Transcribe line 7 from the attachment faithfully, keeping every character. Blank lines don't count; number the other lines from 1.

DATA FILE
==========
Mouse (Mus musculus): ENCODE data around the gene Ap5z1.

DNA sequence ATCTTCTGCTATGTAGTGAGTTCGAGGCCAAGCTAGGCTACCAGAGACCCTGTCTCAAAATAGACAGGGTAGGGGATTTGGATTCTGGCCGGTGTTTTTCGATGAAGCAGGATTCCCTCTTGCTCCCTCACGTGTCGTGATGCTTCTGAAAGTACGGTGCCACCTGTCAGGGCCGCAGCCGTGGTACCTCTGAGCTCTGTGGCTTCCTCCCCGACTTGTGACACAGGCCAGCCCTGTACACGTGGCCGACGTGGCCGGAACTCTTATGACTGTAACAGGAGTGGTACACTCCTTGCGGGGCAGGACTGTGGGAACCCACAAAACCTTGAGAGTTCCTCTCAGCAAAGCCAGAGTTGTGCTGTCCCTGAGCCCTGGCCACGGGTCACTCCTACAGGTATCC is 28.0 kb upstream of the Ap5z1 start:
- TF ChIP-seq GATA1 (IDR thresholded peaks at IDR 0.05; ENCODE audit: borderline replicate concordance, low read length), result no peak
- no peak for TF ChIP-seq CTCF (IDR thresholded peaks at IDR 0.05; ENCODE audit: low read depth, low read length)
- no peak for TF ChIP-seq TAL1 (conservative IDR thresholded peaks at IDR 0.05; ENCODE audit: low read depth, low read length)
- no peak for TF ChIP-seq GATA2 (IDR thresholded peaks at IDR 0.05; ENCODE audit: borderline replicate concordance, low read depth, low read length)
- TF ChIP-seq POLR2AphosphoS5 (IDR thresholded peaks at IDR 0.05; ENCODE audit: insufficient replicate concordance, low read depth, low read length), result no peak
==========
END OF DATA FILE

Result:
- TF ChIP-seq POLR2AphosphoS5 (IDR thresholded peaks at IDR 0.05; ENCODE audit: insufficient replicate concordance, low read depth, low read length), result no peak